I follow my own spirit guides, my hiking companions today – Ben my faithful Golden Retriever and a new recruit Merlin, a rescue Poodle who’s about a year and half. Merlin stays by Ben’s side as they travel, Ben stopping ahead to make sure I’m not getting lost as I catch my breath.
Ben stops to wallow in the dust, picking up a blazon on his right shoulder of some funky green shit, an irresistible spoor. There are signs of other animals who have followed this same path, scat - long ropy droppings of predators who’ve feasted on white and dark furred prey. Perhaps bear, maybe coyote. Another good sign. The Cherokee like indigenous people worldwide probably followed game trails.
As I scramble uphill with labored breath and aching calves, the surrounding mountains come into view through the bare winter woods. At my back there is Brasstown Bald, down in Georgia, and I get glimpses of Lake Chatuge, the impoundment of the Hiwassee River, which flooded out old towns of the Cherokee and the white settlers who came later. There are no signs of civilization other than that diverted water.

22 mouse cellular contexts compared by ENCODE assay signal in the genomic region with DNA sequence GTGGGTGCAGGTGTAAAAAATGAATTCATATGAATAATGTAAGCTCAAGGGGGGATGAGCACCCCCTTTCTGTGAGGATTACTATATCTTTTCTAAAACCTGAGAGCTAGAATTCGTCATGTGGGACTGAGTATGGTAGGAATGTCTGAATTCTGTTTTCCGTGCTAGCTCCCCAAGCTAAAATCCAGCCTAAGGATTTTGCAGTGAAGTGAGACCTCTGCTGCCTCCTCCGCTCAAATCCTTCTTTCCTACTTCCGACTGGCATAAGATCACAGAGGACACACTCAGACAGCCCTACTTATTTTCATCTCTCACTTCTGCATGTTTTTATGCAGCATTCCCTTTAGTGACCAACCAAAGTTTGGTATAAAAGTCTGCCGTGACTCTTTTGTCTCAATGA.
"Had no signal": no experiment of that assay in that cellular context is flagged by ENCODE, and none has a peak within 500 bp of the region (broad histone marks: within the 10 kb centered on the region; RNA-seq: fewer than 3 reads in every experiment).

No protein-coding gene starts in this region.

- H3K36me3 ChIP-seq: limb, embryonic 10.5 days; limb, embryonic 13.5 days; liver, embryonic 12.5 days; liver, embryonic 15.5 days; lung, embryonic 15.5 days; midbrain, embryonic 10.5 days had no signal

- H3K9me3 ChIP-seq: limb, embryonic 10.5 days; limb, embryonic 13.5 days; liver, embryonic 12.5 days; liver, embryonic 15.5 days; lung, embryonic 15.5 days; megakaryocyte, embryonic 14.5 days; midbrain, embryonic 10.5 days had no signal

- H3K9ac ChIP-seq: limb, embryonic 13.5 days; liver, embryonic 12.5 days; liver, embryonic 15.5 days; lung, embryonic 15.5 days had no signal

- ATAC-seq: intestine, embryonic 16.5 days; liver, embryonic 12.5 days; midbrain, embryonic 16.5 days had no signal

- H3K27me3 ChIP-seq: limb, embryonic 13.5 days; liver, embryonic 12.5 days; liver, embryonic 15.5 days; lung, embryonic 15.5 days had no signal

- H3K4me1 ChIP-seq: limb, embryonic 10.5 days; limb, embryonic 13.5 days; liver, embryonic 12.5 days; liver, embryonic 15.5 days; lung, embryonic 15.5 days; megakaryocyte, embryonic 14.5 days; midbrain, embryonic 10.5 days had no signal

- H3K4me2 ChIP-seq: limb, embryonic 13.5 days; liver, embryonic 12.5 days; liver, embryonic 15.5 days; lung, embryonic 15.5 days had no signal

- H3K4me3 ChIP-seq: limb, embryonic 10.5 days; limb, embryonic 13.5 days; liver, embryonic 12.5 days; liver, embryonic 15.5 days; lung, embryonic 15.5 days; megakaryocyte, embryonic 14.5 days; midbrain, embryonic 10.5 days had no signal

A jet drives unseen overhead, screeching across the sky, probably on a direct flight path out of Hartsville International 100 miles southwest in Atlanta. It is hard to escape our time and technology.
The mountains keep their ancient shape, but the woods would have been different. The old-growth forests were clear-cut a century ago. And the chestnuts that made up a huge part of the hardwood died out with a blight brought from China. The younger growth is scragglier with more underbrush. There are blackened stumps and scorched trunks, signs of the massive wildfires that swept the Nantahalas during a fierce drought two years ago, another red-warning signal of the climate change that is reshaping our hospitable planet.
Every landscape spells its own loss.
The Cherokee of course were tragically uprooted from their homeland nearly two hundred years ago and forced to march west to Oklahoma along the Trail of Tears in one of our history’s darkest chapters. A few hardy survivors refused the journey, hiding out in the remote coves. These families would become the Eastern Band of Cherokee Indians.
Traces of the Cherokee remain, their language merged with the landscape. Any map shows place names from the Cherokee or Tsalagi language: Watauga, Cowee, Cullasaja, Wayah Cartoogechaye, Hiwassee, Nantahala, the list goes on.